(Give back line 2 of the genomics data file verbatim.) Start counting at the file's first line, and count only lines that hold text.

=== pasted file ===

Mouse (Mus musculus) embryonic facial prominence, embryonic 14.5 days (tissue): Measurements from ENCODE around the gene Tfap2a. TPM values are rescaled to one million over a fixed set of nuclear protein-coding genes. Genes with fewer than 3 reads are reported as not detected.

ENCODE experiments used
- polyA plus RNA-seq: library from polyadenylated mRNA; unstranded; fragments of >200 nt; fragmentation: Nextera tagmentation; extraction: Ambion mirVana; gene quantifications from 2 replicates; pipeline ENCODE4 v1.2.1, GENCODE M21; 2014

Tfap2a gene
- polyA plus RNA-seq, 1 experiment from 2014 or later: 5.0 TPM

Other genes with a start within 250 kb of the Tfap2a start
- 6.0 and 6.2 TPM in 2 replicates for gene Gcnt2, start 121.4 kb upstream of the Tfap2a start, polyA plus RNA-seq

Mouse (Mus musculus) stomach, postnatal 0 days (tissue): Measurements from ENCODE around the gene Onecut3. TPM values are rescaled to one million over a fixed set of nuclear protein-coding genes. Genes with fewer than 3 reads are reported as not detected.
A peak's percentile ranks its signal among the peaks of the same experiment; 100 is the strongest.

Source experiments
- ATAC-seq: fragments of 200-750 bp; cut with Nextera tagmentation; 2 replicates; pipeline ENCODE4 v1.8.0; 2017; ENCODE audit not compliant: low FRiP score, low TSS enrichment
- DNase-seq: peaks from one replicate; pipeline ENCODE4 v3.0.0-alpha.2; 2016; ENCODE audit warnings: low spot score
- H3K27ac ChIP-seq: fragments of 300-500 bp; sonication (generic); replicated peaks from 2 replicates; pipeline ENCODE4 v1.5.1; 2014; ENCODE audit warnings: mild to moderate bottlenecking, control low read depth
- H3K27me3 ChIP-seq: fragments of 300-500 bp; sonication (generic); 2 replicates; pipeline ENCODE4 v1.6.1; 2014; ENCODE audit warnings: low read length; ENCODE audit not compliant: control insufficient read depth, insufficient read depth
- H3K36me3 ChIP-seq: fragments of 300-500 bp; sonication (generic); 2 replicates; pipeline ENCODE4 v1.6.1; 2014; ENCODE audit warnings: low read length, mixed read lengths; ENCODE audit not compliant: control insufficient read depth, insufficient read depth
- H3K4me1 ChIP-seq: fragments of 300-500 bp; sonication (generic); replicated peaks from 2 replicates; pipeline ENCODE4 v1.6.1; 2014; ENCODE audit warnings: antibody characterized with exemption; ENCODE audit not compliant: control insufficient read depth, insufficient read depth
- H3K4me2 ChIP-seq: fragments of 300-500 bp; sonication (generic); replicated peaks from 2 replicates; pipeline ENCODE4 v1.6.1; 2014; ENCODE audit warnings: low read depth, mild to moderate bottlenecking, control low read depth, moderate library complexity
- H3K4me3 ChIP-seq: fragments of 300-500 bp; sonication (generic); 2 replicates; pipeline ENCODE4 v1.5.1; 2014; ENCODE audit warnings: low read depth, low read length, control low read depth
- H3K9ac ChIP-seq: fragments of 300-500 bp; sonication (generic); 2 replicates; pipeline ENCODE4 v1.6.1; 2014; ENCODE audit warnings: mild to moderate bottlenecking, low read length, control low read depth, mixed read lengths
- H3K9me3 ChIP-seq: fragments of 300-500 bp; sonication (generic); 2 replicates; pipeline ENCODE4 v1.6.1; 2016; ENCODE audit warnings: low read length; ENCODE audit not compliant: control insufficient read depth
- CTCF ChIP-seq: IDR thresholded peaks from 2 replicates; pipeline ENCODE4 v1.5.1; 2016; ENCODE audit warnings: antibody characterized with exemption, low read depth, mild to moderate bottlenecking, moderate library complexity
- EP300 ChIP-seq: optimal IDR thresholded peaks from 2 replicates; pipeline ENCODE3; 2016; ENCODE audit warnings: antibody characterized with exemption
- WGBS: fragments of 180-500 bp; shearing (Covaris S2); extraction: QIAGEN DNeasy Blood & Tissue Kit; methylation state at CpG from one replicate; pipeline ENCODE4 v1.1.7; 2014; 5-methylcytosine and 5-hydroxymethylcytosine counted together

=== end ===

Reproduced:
ENCODE experiments used